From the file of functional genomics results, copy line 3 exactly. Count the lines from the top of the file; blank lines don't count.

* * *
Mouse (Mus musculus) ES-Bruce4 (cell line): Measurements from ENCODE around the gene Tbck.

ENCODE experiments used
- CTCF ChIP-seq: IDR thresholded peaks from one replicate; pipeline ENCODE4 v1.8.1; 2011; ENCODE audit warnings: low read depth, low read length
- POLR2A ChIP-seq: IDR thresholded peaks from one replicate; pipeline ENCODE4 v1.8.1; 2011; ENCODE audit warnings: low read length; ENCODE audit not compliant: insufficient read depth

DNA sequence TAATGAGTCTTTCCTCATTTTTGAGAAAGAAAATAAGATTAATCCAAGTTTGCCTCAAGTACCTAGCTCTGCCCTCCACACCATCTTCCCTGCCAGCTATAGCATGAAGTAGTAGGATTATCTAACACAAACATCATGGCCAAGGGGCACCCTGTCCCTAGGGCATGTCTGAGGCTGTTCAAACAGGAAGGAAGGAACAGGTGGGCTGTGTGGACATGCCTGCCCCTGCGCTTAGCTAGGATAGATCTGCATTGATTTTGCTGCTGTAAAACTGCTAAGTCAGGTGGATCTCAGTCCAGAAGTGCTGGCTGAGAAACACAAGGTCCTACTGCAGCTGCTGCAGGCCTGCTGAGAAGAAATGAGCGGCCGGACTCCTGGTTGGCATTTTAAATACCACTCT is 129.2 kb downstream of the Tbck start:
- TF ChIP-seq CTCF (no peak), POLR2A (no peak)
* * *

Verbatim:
- CTCF ChIP-seq: IDR thresholded peaks from one replicate; pipeline ENCODE4 v1.8.1; 2011; ENCODE audit warnings: low read depth, low read length